Well, after six weeks without touching a golf club, I found myself with a few friends and a Tuesday morning tee time at a course down in Long Beach. The first hole was pretty straightforwardandhellip; with a wide fairway and an expansive green protected only by a few bunkers wide to either side, the shot seemed pretty simple. Pick the right club for the distance, hit it straight, and Iandrsquo;ll be putting for birdie on a par-3 to open the round. Since I hadnandrsquo;t swung a club in such a long time, I decided to use an 8-iron and hit it softly, rather than taking the 9 that I would usually use on a hole thatandrsquo;s 120-yards out. So I take out my 8-iron and line up my shot. Everything seems fine. My backstroke still feels comfortable, but on the way down, I could feel my club head move off of plane and I miss-hit the ball, sending it wide right as a nasty slice. It landed in some reeds near a pond, so I had to take a shot with a wedge at a weird stance, balancing myself on a slick grassy slope on the banks of a pondandhellip; the shot came out decently; it landed on the greenandhellip; but it landed a ways away from the pin. Two putts later, I had holed out with a bogey to start my first round in months.
Knowing the game of golf, and how to play it mentally, I knew that I had to put my shoddy first hole out of my head and focus on the next shot. This one was difficult! It was a short par-3 (about 100 yards or so to the pin) but the incredibly narrow green with a pin right up front was protected by water on the front and left sides, and a steep slope with deep rough on the right. I had two optionsandhellip; Hit it long onto the back of the green and avoid the water and slope, but leave myself with a long birdie putt that slopes towards the water, or andldquo;go for itandrdquo; and attempt to land the ball on the green in an area the size of a Hula Hoop. As a famous golfer once said about the Augusta Course in Georgia where they hold the Masters Tournament, andldquo;The shot was like trying to throw a football onto a sidewalk 200 yards awayandrdquo; andhellip; accuracy was everything. Since my last shot had been set up conservatively and turned out sorely, I decided to go for broke and land in that hula-hoop for a short birdie putt attempt. I took out my pitching wedge the club in my bag that Iandrsquo;m most comfortable with and have been using the longest, and lined up my shot. I knew that the high 54andordm; loft of my pitching wedge would land and stop, so accuracy and depth were everything. I focused on the pin, and could even see it in my periphery while I was staring down at the ball that I was about to hit. I took a deep breath and calmly made my swing. The ball sailed up off of the tee, landed a little bit to the right of the green on the slope, and rolled back down, slowly stopping on the green within inches of the pin! It was a truly amazing shot, and I made birdie on that hole by kneeling down with the butt of my putter and holed out billiards-style!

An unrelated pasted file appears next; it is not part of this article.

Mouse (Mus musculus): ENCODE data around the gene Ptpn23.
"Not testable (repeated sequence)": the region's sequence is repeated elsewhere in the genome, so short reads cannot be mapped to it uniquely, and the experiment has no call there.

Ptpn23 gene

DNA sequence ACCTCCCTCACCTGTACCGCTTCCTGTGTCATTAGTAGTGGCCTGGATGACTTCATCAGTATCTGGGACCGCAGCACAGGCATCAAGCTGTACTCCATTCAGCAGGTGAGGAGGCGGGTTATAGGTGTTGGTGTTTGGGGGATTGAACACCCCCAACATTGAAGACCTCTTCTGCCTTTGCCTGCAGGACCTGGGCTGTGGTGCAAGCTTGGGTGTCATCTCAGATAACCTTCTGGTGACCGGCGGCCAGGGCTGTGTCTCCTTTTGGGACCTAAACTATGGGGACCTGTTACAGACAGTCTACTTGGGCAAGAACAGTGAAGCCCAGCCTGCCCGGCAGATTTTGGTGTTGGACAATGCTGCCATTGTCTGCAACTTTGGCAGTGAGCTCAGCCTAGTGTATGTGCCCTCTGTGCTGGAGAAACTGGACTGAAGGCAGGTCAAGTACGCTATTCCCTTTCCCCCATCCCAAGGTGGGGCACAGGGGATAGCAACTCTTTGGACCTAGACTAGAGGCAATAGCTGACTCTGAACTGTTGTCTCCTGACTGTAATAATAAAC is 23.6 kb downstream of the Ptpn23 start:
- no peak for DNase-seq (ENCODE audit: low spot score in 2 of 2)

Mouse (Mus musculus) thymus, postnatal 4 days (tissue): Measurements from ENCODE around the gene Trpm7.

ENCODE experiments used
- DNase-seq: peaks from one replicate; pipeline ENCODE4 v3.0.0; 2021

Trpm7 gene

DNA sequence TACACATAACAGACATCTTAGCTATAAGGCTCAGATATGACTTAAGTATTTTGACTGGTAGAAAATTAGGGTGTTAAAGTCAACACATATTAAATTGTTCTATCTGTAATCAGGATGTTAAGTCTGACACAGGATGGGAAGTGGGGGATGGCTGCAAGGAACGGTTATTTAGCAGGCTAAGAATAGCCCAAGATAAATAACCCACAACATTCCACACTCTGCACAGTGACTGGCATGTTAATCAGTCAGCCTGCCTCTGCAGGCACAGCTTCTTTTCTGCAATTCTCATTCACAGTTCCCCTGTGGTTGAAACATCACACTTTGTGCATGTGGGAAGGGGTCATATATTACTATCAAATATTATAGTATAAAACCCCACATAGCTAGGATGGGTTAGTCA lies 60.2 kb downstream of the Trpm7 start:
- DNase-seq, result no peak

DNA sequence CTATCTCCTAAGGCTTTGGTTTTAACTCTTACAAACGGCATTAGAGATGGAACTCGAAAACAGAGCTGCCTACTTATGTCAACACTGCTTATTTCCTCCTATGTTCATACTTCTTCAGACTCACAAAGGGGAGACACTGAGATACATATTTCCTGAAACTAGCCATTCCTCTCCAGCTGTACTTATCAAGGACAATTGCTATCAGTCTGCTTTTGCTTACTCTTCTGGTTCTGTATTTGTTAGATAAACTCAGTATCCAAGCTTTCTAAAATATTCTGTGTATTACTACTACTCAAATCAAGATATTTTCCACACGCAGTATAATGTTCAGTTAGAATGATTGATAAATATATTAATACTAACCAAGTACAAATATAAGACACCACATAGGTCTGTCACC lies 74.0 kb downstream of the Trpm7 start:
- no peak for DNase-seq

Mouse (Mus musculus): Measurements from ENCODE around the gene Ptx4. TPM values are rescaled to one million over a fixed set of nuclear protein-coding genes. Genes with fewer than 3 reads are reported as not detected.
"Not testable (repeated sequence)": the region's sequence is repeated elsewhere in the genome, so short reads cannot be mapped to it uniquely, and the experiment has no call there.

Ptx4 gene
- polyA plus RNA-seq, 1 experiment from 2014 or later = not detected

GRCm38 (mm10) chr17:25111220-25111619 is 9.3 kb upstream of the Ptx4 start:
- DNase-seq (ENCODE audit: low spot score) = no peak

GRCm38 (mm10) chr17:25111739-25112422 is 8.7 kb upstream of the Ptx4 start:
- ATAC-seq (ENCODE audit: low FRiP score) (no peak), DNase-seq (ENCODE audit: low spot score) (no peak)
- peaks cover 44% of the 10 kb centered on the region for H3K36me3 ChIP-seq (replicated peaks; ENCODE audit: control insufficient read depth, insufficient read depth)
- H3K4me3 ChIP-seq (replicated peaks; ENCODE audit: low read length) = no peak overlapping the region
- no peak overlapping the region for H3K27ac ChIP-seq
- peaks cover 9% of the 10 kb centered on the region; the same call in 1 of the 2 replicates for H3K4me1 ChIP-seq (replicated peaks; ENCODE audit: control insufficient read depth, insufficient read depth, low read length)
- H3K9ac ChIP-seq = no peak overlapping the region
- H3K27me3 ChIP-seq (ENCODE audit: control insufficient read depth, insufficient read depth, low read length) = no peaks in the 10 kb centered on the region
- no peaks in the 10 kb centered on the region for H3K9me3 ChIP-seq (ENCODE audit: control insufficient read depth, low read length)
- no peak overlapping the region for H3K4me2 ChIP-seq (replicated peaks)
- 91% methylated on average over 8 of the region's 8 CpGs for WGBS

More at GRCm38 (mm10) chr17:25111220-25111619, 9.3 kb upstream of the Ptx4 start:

Now, I wonandrsquo;t tell you about the rest of my round, because it was terribleandhellip; but this one shot is the one that I remember. I couldnandrsquo;t have placed the ball any better if I were playing with a pen on a pad of paper. This all got me thinking about the importance of golf equipment. On my first shot, I decided to swing my rarely-used 8 iron, which turned out to be a mistakeandhellip; but on the second tee, I reached into my golf bag and chose the club that Iandrsquo;m most comfortable with, and although it was a much riskier shot than the first, it paid off for me in spades. So never underestimate the power of a good set of golf equipment combined with practice! Just because your driver keeps slicing now doesnandrsquo;t mean that a new driver will fix it. Just practice, practice, practice and get comfortable with the clubs you haveandhellip; before you know it, youandrsquo;ll be making amazing birdies like I did on the second hole on Tuesday morning!